Research from S&P Dow Jones Indices has said the majority of active US, global and emerging market funds on sale in Europe have failed to outperform their respective benchmarks over the past decade.
Remarkably, 99 per cent of actively managed funds invested in US equities failed to outperform the S&P 500 since 2006, according to the research, and for global equity funds the figure stood at 98 per cent when compared to the S&P Global 1200 index. Meanwhile, only 3 per cent of global emerging market funds were cited as beating their benchmark.
These appear to be damning figures for the active fund management industry. Surely more active managers than this should have outperformed – even if only by luck?
The S&P Dow Jones research examined the performance of some 25,000 funds, much larger than the universe we have to choose from in the UK, so I thought it would be interesting to compare how funds in the relevant Investment Association sectors have fared over a 10-year period – would they be able to provide a better ‘hit rate’ than the European survey? Thankfully, they did.
According to FE Analytics, of the 72 funds in the IA North America sector, 42 are active funds with a performance record since October 2006. Twelve of these have outperformed the S&P 500 over 10 years – almost 30 per cent. Now, some of these will have done so largely for stylistic reasons: Schroder US Mid Cap, for example, was the top fund over the period and the S&P 500 is not a valid benchmark.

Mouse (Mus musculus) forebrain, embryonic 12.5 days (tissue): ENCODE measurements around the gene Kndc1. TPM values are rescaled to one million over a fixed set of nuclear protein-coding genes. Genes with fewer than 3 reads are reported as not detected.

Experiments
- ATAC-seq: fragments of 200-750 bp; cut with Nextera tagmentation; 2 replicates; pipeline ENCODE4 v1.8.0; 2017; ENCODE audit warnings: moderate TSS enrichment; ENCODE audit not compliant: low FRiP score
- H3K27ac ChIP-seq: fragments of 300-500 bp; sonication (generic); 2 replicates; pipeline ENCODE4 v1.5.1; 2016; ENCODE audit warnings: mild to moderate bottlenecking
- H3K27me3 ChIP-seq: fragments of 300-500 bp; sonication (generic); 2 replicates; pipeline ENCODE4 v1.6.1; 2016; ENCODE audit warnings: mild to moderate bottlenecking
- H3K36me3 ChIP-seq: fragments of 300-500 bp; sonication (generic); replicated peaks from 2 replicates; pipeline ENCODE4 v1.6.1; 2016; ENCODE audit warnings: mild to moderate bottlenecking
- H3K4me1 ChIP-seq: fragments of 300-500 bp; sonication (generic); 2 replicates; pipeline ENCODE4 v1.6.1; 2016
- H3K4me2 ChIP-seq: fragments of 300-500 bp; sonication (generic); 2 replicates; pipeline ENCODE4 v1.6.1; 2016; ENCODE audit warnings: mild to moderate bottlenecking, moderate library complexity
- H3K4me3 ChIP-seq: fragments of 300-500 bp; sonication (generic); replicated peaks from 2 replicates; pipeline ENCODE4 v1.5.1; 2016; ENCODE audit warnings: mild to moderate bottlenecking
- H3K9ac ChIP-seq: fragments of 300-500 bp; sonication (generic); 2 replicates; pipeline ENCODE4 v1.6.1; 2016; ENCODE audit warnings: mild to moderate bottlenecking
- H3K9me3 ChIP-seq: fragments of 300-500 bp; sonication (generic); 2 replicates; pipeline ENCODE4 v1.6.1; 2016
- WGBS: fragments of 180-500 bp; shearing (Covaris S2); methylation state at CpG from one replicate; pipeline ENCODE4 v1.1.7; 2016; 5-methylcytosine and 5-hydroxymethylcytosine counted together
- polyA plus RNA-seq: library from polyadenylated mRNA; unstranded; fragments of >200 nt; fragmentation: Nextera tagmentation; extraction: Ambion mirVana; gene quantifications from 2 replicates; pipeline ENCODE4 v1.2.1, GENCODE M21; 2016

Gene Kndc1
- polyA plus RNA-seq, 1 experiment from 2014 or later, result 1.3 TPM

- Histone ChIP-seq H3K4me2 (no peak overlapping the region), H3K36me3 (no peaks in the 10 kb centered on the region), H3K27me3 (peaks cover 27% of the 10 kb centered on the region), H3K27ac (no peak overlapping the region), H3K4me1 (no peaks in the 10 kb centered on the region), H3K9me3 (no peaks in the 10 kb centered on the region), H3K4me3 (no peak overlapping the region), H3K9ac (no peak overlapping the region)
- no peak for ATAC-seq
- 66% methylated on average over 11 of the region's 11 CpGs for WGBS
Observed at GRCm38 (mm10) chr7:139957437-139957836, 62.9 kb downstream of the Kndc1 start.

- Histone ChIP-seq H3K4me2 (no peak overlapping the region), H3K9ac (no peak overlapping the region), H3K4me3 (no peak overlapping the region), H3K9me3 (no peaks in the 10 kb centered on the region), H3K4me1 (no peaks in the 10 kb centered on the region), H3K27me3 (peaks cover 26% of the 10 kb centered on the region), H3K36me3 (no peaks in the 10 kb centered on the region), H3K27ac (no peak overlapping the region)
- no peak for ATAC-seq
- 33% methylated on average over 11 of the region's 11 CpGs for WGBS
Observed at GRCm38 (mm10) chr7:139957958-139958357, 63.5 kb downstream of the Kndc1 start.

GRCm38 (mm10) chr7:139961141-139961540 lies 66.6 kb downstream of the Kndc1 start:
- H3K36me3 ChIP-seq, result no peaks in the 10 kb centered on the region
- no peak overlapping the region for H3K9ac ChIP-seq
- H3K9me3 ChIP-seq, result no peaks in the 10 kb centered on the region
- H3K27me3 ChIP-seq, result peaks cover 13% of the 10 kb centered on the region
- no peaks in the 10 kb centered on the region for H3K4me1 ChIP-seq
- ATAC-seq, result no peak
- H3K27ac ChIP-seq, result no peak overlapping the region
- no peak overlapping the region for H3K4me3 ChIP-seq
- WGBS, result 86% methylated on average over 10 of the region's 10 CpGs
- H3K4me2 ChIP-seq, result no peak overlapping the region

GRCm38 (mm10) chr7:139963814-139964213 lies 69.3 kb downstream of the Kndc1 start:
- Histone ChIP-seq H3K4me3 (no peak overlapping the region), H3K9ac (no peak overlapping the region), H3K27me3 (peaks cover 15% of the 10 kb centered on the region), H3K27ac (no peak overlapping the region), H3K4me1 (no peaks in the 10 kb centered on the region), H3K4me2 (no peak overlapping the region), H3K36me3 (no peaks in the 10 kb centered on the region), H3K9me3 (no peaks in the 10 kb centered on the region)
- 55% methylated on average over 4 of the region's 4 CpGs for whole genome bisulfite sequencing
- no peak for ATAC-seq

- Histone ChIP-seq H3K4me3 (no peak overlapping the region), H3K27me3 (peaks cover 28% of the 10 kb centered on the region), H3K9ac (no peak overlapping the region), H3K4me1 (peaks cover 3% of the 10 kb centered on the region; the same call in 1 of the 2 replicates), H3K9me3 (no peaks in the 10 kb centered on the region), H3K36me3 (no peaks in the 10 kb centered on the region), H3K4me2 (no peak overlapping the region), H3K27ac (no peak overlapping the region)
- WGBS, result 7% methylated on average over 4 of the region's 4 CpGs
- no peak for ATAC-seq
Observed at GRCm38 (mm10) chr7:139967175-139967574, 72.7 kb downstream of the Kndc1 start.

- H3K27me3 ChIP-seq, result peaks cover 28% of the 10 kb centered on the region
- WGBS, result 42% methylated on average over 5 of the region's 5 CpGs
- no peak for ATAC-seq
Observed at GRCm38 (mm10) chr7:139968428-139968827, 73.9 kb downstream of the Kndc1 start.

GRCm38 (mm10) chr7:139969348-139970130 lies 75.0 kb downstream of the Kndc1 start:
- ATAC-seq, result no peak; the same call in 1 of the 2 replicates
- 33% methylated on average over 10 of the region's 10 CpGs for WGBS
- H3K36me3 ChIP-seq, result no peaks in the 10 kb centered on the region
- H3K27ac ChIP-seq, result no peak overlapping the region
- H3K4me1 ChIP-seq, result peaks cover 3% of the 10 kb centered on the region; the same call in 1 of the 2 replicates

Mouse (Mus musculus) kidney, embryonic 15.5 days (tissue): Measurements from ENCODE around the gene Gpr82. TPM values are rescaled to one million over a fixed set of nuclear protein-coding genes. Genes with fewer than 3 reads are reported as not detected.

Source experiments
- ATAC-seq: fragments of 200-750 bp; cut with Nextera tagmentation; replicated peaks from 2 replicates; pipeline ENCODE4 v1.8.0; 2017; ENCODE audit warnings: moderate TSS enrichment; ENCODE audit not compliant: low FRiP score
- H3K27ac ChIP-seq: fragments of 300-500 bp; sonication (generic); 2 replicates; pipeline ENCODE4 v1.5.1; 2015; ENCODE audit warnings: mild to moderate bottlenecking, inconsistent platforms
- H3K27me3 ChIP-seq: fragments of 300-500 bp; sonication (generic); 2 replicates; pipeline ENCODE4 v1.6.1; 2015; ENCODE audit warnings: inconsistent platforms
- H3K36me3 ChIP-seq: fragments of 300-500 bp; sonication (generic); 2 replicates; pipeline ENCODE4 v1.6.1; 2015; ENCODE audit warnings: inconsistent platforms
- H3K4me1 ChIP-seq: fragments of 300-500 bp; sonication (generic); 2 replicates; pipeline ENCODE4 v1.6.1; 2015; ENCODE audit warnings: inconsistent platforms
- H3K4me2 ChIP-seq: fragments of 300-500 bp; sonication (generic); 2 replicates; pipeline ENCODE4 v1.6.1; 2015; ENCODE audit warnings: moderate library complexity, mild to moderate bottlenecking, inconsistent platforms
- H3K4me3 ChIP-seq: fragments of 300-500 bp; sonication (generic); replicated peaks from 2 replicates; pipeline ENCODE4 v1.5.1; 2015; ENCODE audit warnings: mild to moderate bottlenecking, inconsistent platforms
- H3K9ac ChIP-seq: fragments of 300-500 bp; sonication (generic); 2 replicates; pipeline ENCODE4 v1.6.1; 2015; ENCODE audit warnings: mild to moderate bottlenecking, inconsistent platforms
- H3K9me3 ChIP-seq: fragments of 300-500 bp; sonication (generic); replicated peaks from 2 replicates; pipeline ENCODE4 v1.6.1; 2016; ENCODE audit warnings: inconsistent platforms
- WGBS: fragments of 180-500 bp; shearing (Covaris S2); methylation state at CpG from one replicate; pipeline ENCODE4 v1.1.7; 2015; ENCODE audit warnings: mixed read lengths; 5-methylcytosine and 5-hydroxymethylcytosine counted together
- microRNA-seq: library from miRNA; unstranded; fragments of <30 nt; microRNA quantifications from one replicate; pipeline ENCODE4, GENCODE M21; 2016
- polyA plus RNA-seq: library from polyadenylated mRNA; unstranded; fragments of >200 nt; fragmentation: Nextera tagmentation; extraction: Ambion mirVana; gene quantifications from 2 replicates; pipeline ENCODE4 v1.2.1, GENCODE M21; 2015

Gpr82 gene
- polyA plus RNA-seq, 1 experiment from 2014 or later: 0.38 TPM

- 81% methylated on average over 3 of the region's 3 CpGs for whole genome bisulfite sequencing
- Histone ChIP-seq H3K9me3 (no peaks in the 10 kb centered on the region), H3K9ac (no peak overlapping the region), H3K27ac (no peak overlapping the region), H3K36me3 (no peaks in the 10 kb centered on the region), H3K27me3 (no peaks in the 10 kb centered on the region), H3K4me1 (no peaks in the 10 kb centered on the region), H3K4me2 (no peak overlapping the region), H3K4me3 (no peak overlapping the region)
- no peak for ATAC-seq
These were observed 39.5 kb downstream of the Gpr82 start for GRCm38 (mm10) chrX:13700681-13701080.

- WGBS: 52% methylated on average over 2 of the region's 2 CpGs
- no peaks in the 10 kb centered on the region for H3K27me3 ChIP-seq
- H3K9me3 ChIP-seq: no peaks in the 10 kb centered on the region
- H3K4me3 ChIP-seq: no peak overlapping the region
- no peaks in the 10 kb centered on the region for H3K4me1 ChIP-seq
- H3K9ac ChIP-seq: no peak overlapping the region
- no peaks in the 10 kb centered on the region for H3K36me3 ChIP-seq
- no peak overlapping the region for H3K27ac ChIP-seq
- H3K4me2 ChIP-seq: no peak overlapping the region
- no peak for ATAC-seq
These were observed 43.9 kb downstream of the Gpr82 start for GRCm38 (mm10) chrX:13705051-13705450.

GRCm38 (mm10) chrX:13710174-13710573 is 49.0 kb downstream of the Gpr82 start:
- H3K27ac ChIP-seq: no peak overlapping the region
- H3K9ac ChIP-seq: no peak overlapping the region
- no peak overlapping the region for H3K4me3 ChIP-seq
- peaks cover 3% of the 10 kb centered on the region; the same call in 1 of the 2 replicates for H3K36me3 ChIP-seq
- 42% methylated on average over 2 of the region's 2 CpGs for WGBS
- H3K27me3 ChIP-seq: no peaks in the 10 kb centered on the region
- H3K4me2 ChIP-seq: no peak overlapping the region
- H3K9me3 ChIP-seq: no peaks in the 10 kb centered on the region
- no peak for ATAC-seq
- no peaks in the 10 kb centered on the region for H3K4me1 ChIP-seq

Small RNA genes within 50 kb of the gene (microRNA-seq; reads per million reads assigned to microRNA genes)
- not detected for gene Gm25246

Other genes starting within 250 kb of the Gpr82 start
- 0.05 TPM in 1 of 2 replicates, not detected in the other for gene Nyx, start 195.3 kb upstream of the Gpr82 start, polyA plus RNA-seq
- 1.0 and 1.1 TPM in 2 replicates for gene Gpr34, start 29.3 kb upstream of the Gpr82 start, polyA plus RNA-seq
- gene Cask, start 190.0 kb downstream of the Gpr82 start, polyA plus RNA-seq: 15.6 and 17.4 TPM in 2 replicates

However, a decent number of funds whose stated objective is to beat the S&P 500 did so by a significant margin after charges, including Fidelity American Special Situations, Threadneedle American and Baillie Gifford American, returning 192, 190 and 180 per cent, respectively, compared with 171 per cent for the S&P 500.
We cannot attribute any such outperformance to skill rather than luck without further investigation and analysis, but it does suggest that attempting to identify fund managers who consistently generate alpha is not an entirely fruitless task – even in the US market which is widely acknowledged as difficult to beat.
For the IA Global and IA Global Emerging Markets sectors the results were broadly similar. Twenty nine out of a possible 100 active IA Global funds beat the MSCI AC World over 10 years – although a handful of these stand out as sector specialists or smaller companies mandates that you would expect to outperform given specific tailwinds.
Meanwhile, eight out of 21 IA Global Emerging Markets funds beat the MSCI Emerging Markets over the same period.
These results, while not particularly impressive, are not a complete disaster. And it is worth pointing out that active funds have much better relative results in other sectors, such as the UK and European equities.
I can only conclude that the UK’s available active funds are superior in terms of quality and/or charges to the continental average – although that doesn’t necessarily mean we are blessed with a bounty of stockpicking talent.